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September & October Short Takes

Eric Bibb "Painting Signs", Earthbeat! Records R2 74382, 2001 Eric Bibb, with the release of "Painting Signs", gives new meaning to the word "prolific". It's been a scant 14 months since the release of his last excellent CD "Home to Me", but then Bibb is a man with a lot to say, and the world's going to be much better for it. The urge to compare Bibb's acoustic blues to that of Keb Mo is irresistible, but Bibb's music is more drenched with soul and Bibb's voice is just plain better. His is the nicest god-given set of vocal cords I've heard since Donny Hathaway. Two cameo performances by Wilson Pickett and Robbie McIntosh are notable on "Painting Signs". Ex-Pretender guitarist McIntosh channels Duane Allman with his intuitive slide guitar solo on "Five Miles Above", which truly soars that high.Buy Painting Signs

Lucy Webster "Keeping My Fingers Crossed", Red Jag RJR4701, 2001 Lucy Webster's "Keeping My Fingers Crossed" is a whole lot better than 99% of what's played on the radio these days. Of course, the litmus test of that is merely to be musically more profound than Britney Spears… Webster of course easily does that with a polished style sounding very much like Carly Simon, especially on "Leave" and "When it Comes Down to It". She's joined by Brooks Williams on acoustic slide guitar on the wistful "Hard Life", which along with "The Next Best Thing" are haunting forays into poignant balladeering, Webster's apparent forté. There's no reason Lucy Webster shouldn't already be tremendously successful in the adult contemporary market except for the fact that it's a very crowded field.Buy Keeping My Fingers Crossed

El McMeen "The Lea Rig", Piney Ridge PRM108, 2001 El McMeen once said tongue-in-cheek that he could make anything sound tragic on guitar. Nowhere is that more in evidence than on Holland/Dozier/Holland's "Stop in the Name of Love", where McMeen prettily twists the Supreme's upbeat classic into a sad, yearning hymn (or as McMeen puts it in the liner notes "I heard an incredible ballad crying out to be liberated from the gold lamé and the strobe lights"). McMeen is an authority in Celtic fingerstyle circles, for good reasons made apparent on "The Lea Rig". His beguiling and flawless guitar technique translates to a mood that will waft you away to the verdant hills of Ireland. McMeen's performance is augmented by fellow fingerstyle guitarist Larry Pattis, fiddler Kate McLeod and Bob Pegritz on whistles to bring that mood full-circle.Buy The Lea Rig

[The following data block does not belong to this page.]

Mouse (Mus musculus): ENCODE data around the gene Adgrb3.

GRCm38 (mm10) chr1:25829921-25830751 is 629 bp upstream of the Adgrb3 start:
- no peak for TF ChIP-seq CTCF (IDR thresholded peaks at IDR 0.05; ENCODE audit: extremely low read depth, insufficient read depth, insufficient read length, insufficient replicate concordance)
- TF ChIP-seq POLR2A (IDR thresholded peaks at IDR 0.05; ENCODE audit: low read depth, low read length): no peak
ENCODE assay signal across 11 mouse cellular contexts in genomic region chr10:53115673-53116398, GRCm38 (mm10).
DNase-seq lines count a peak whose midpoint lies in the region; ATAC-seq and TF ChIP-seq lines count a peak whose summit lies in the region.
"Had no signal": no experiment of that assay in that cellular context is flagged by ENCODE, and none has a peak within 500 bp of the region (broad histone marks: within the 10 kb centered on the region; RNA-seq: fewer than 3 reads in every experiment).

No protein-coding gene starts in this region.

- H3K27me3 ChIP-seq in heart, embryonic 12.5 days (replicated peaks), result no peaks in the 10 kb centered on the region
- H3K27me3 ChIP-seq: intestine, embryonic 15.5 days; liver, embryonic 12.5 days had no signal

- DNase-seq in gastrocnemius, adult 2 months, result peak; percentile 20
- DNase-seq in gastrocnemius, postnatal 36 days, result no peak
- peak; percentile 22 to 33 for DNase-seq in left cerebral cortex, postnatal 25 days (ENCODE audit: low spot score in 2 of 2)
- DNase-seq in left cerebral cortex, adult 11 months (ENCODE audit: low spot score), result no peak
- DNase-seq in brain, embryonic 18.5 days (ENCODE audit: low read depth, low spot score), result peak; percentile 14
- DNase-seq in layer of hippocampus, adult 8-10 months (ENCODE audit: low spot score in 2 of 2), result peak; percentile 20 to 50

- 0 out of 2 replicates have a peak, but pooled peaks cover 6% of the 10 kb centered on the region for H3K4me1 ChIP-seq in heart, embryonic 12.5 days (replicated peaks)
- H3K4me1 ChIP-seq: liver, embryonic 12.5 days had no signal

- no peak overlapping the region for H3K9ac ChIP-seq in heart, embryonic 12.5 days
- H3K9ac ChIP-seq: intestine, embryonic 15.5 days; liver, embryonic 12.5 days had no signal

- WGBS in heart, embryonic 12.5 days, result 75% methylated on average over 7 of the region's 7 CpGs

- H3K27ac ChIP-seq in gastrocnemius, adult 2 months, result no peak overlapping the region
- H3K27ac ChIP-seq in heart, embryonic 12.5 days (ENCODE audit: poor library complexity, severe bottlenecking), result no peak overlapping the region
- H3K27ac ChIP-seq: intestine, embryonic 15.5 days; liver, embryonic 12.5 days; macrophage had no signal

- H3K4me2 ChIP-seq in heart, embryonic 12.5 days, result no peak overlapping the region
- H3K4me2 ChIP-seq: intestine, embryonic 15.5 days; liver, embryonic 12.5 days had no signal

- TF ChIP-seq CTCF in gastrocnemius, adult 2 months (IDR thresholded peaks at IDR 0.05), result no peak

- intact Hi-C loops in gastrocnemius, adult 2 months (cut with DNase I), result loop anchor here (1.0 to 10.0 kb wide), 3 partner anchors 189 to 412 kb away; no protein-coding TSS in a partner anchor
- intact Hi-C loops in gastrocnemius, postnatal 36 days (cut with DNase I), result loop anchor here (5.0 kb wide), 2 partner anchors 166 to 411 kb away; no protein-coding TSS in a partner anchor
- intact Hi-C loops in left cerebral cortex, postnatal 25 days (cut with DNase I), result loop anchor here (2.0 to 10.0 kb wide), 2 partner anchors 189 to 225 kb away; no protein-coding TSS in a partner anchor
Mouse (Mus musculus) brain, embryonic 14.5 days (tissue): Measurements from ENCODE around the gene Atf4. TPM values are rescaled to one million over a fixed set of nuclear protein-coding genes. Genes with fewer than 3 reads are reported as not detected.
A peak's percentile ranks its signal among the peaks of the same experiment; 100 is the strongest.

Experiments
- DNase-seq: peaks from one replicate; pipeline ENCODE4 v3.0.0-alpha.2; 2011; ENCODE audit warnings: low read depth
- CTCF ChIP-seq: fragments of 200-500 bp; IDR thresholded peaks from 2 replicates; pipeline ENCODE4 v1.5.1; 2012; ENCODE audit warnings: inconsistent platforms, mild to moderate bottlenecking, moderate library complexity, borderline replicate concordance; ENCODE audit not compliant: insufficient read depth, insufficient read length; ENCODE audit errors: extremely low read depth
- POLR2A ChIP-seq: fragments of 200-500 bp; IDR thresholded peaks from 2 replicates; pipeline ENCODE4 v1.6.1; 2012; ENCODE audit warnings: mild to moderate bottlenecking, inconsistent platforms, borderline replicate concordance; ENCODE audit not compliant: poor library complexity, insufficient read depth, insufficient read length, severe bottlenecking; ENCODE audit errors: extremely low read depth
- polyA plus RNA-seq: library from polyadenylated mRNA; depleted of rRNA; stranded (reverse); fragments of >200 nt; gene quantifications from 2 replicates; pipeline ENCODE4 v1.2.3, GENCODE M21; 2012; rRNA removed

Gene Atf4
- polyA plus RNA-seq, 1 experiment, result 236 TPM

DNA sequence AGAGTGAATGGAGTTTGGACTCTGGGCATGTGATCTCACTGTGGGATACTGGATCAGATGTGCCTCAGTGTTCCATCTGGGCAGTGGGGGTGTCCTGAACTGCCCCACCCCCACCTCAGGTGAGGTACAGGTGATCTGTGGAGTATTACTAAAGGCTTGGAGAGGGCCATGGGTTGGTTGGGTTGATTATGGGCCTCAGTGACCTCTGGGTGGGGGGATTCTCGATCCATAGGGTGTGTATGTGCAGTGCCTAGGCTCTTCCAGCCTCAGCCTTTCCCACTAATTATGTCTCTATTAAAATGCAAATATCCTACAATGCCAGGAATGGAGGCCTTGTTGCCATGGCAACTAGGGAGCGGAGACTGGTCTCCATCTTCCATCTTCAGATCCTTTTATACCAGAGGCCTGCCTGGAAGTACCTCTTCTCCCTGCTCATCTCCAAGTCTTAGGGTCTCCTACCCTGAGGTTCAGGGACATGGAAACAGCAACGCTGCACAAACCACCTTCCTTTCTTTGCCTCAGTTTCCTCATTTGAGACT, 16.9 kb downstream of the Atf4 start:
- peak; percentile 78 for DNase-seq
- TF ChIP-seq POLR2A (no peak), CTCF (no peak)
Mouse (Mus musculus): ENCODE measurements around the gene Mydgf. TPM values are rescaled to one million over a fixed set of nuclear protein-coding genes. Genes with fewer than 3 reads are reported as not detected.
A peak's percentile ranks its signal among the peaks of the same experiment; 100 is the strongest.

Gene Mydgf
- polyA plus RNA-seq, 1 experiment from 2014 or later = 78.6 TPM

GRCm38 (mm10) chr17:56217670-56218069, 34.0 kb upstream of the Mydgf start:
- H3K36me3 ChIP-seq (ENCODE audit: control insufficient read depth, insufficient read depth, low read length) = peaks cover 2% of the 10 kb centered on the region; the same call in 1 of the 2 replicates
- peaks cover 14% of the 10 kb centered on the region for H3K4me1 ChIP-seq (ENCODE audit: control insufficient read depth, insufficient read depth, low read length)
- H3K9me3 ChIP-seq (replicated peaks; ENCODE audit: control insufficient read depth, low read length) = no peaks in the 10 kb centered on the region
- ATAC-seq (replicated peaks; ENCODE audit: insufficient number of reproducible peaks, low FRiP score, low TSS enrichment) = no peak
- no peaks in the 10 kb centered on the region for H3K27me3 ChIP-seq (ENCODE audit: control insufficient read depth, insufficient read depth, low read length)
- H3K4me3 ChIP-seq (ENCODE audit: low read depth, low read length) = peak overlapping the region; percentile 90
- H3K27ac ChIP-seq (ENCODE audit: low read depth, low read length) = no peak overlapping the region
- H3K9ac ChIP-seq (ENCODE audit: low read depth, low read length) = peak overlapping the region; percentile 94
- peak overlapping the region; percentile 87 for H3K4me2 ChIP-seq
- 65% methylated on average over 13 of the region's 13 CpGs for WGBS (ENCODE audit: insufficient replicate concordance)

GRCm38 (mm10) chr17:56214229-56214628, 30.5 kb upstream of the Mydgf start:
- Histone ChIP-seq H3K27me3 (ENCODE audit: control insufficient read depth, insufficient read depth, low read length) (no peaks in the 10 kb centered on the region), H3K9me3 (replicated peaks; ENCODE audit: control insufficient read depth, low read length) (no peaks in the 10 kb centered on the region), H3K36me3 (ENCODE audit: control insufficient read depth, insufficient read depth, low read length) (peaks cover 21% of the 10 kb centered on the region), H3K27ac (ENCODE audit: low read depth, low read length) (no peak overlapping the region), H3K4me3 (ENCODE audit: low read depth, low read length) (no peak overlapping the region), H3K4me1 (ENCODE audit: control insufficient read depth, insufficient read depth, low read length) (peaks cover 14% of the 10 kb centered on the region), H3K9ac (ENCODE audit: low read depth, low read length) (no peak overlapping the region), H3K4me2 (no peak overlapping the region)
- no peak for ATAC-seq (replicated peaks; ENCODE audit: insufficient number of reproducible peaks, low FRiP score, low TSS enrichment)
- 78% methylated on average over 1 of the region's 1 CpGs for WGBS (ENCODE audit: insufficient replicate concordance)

Dave Nachmanoff "A Certain Distance", Troubador TR005, 2001 It's a good sign from the start when an artist has the pull to assemble a cast of heavy-hitters like Al Stewart, Ellis Paul and Don Conoscenti to help out with a CD. Another good sign is when the artist holds a PhD in Philosophy, who better to write insightful lyrics? Well, I wouldn't exactly look for the secret of life hidden in these songs, but Dave Nachmanoff manages to unmask a certain pathos from the storytellers he's created in "Early Train", "All Too Human" and "Glorious". "A Certain Distance" is musically rock-solid folk that will appeal to established fans of Stewart, Conoscenti and Paul. I'm anxious to see how his style evolves into a more distinct voice of his own. Buy A Certain Distance


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